The Hindus call their supreme reality “Brahman,” a God of infinite being, infinite awareness, and infinite bliss. “Utter reality, utter consciousness, and utterly beyond all possibility of frustration is the basic Hindu view of God” (Smith 1991). Hinduism sees their God as an archetype of supremacy with the noblest crown, a parent, loving, merciful, almighty, eternal salvation, and an understanding companion. There is also a distinction between personal (ramanuja) and transpersonal (shankara) notions of God in Hinduism; “God so conceived is called Saguna Brahman, or God-with-attributes or God-without-attributes, Nirguna Brahman” (Smith, 1991). Also, it is important to realize that God’s relation in Hinduism varies on symbolism and what is embraced: the creator, the preserver, and the destroyer who resolves all finite forms of life. They view the world as “God-dependent.” A personalist in Hinduism “will see little religious availability in the idea od a God who is so far removed from our predicaments as to be unaware of our very existence” (Smith, 1991). Were as a transpersonalist sees God serving as a master in their life to guide them through their struggles and becomes possessed by this
In Buddhism, the three marks of existence are three characteristics of all existence and beings. And they are impermanence, suffering and non-self. Impermanence doctrine is one of the foundational premises of Buddhism, which asserts that all physical and mental events are not metaphysically real, that they are not constant or permanent, they come into being and dissolve. Therefore, Buddhism declares that in this world there is nothing that is fixed and permanent. Everything is subject to change and alteration.
Tralfamadorians would argue that humans never know the difference between the things they cannot change, nothing is negotiable in a universe of predefined, structured moments.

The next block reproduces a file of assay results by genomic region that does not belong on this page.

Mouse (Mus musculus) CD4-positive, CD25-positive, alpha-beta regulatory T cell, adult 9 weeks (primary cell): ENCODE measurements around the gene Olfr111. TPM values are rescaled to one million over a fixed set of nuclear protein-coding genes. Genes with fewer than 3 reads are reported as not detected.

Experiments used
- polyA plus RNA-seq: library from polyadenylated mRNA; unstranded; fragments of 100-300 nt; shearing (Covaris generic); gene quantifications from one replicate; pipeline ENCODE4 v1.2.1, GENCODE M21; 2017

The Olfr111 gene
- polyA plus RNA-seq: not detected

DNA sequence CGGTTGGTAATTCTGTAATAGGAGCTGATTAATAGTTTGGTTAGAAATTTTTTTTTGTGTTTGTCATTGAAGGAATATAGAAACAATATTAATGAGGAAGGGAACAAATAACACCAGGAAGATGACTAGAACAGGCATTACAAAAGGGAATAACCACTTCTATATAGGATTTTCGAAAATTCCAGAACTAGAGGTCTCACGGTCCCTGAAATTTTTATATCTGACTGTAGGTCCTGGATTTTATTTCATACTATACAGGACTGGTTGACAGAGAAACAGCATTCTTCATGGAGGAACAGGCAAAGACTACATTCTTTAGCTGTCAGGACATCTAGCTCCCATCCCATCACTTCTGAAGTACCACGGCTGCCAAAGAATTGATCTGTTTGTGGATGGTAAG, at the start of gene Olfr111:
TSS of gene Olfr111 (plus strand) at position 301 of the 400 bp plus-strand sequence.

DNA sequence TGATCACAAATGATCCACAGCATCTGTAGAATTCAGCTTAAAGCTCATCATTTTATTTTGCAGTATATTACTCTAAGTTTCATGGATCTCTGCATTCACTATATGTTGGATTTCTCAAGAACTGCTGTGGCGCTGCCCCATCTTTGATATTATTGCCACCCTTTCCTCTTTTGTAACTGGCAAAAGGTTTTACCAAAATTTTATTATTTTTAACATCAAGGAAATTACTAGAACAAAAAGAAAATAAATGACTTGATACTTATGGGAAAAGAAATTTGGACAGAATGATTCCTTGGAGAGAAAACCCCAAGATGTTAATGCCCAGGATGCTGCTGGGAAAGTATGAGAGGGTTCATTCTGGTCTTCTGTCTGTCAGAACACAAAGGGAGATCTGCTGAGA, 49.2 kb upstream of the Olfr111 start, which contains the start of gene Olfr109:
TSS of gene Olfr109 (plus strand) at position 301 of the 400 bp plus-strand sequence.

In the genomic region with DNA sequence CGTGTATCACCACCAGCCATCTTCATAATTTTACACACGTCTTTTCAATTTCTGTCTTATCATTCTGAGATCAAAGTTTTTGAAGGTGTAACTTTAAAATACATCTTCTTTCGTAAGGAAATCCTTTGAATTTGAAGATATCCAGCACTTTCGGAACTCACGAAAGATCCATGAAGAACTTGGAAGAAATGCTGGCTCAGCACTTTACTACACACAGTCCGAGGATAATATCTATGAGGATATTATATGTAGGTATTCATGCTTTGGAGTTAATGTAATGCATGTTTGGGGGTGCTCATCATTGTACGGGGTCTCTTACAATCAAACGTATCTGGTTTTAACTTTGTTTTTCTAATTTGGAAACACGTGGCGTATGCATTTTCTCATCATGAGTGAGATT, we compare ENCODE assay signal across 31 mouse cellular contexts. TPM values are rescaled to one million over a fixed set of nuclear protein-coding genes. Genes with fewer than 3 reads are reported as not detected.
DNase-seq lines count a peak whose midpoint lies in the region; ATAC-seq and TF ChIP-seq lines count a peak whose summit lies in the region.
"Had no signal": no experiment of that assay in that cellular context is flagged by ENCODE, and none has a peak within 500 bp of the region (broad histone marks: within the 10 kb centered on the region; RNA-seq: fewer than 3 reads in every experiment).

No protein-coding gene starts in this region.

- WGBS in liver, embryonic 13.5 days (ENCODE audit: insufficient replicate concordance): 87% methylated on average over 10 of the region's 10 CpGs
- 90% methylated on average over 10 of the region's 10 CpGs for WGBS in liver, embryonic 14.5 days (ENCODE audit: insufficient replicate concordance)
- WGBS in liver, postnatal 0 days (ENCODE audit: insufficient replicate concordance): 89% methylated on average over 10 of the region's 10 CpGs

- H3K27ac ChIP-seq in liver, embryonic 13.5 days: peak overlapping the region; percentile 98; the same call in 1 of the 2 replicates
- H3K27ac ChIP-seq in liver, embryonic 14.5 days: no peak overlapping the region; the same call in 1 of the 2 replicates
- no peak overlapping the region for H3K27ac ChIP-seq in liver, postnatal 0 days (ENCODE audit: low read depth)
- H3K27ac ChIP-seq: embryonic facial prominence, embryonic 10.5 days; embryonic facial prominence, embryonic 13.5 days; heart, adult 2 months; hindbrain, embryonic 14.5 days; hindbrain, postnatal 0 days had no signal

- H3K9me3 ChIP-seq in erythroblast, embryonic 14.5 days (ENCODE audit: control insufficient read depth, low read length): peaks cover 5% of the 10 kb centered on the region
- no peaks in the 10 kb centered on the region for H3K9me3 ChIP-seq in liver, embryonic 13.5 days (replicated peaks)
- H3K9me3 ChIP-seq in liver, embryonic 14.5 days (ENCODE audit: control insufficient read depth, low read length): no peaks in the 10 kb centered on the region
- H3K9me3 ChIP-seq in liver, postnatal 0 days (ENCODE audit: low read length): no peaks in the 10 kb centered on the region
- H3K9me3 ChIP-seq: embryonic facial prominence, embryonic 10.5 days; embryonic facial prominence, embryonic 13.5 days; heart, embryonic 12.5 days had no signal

Hinduism, Buddhism, and Daoism are all religions that connect in more than one way. One major way that these religions connect is through the afterlife, otherwise known as the unconditioned reality. Hinduism and Buddhism have very similar views on the afterlife while Daoism has a slightly different view. In the end, they all have the same goal which is to achieve the final state that lasts forever. Even though this is true, that does not mean they do not differ in more than one way. Hinduism, Buddhism, and Daoism rely strongly on theoretical, practical, and sociological standpoints. A large part of the theoretical standpoints, are myths about the gods and how things are. A large part of sociological standpoints are festivals, and temples. Lastly, practical is practiced through mediation, yoga, and payers. In Hinduism, there are various sects that worship a total of roughly 360,000,000 different gods. As you could imagine, this would be difficult to generalize in just one essay, so the branch of Hinduism I will go over just includes the basic trinity and Vedic gods. Along with this, this essay will include information on the two major types of Buddhism and how one attains enlightenment. Finally, we will go over how one is to attain immortality through Daoism, along with the beliefs of the traditional Chinese Folk religions.